“Arre, how dare she? Who are you? You go back, don’t get into all these things!”

However, the voice abusing women for their opinions has always existed through centuries and cultures. What amplifies the ‘troll’ voice in an age dominated by Facebook and Twitter, is the readily available cloak of anonymity. It becomes easier to call someone a ‘whore’ when you don’t have to reveal your identity and engage with the aforementioned ‘whore’.

And it is these anonymous trolls who are swarming Twitter, to the extent that many have decided to leave the micro-blogging platform rather than engage with, on a daily basis, the venom and vitriol spewed by trolls on the site.

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Twitter trolls are usually anonymous (or they assume a fake identity.) Anonymity enables the troll to say whatever he or she wants, without either fear of repercussions or empathy against the victim. (Photo: iStockPhoto)
Twitter trolls are usually anonymous (or they assume a fake identity.) Anonymity enables the troll to say whatever he or she wants, without either fear of repercussions or empathy against the victim. (Photo: iStockPhoto)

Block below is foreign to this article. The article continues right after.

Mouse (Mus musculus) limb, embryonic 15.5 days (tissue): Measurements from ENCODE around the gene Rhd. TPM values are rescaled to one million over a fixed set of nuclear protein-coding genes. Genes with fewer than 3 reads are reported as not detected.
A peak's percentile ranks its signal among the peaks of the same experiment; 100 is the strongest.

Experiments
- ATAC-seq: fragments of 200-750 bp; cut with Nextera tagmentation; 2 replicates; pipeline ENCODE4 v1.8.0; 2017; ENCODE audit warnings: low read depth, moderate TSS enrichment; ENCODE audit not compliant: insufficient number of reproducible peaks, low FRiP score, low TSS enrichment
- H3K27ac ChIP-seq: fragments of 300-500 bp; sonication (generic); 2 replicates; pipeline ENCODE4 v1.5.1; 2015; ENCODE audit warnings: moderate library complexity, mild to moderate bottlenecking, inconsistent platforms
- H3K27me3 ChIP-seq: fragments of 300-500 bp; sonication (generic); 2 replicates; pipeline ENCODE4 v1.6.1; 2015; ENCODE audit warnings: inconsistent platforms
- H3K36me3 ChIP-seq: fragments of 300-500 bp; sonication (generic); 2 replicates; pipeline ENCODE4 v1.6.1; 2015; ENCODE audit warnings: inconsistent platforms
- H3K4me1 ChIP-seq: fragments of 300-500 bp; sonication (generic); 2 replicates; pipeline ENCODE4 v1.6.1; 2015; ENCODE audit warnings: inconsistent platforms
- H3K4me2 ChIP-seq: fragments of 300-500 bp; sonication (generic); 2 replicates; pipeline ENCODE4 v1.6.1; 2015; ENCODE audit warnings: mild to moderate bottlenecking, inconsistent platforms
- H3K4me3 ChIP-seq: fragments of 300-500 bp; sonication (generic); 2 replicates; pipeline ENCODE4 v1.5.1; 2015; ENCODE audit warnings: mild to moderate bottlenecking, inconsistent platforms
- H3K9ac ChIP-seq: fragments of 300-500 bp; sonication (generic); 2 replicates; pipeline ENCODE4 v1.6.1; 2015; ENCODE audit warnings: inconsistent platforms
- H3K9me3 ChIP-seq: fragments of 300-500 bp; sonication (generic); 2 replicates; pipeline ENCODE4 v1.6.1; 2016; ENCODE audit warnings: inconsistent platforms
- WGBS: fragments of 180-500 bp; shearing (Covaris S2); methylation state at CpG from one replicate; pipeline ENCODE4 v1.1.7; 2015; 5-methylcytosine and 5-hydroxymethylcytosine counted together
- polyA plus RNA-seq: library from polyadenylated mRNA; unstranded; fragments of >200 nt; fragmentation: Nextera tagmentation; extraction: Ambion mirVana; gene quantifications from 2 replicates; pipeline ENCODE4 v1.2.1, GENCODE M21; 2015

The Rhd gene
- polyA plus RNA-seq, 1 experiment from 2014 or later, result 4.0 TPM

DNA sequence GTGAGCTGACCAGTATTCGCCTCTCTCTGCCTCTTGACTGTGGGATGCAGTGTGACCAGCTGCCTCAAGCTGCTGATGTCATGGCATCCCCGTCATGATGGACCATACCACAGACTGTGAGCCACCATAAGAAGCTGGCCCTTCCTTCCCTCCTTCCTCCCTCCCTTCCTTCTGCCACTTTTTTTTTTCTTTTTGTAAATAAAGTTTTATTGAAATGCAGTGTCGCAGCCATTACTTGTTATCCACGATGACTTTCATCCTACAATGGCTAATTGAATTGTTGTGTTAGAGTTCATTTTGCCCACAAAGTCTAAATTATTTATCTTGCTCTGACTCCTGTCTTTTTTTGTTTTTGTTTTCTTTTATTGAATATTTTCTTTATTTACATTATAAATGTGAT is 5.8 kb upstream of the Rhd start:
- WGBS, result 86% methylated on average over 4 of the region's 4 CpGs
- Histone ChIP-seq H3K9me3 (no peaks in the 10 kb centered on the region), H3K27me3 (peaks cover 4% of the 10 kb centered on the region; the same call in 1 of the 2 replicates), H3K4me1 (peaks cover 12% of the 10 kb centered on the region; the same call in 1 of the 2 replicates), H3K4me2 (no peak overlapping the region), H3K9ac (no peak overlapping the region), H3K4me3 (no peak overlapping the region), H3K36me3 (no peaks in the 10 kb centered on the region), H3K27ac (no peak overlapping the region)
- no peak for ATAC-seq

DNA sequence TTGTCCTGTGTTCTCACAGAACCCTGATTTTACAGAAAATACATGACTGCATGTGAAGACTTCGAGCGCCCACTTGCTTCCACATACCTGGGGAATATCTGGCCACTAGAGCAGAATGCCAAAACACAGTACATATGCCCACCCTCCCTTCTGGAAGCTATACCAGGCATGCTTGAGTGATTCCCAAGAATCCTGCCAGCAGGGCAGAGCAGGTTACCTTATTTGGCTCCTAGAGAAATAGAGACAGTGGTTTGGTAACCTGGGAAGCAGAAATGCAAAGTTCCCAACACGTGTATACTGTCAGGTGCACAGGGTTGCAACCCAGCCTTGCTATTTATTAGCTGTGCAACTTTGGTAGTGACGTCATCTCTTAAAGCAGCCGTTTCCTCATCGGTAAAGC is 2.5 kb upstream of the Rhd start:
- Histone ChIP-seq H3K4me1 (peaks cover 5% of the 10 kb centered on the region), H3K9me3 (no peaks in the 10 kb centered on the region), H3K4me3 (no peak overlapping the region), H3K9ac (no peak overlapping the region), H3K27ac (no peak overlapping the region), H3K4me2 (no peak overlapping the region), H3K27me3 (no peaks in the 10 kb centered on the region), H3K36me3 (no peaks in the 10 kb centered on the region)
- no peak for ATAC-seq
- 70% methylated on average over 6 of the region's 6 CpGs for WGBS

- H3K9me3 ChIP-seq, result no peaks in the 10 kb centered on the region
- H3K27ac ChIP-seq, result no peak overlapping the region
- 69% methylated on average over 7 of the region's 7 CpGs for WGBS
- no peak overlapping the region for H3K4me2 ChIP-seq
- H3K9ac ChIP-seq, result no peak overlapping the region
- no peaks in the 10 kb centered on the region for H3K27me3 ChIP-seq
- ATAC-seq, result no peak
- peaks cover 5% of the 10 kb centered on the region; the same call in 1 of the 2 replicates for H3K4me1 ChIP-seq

To hope for Twitter to take action against anonymous accounts on its website is to stray dangerously close to a raging and highly complex debate on freedom of expression on the Internet.

But, as regular users of Twitter have had enough of trolls on the site and their irrational logic, here’s a suggestion that I hope the trolls might consider if they ever get time away from the laptop monitor, where I am sure they are busy launching their onslaughts against unsuspecting and mostly uncaring, victims:

If you can’t say what you troll to someone in real life, and not just to your mothers and sisters, but just as civilised human beings, then:

Don’t. Say. It. On. The. Internet.

It’s simple, really.

(At The Quint, we are answerable only to our audience. Play an active role in shaping our journalism by becoming a member. Because the truth is worth it.)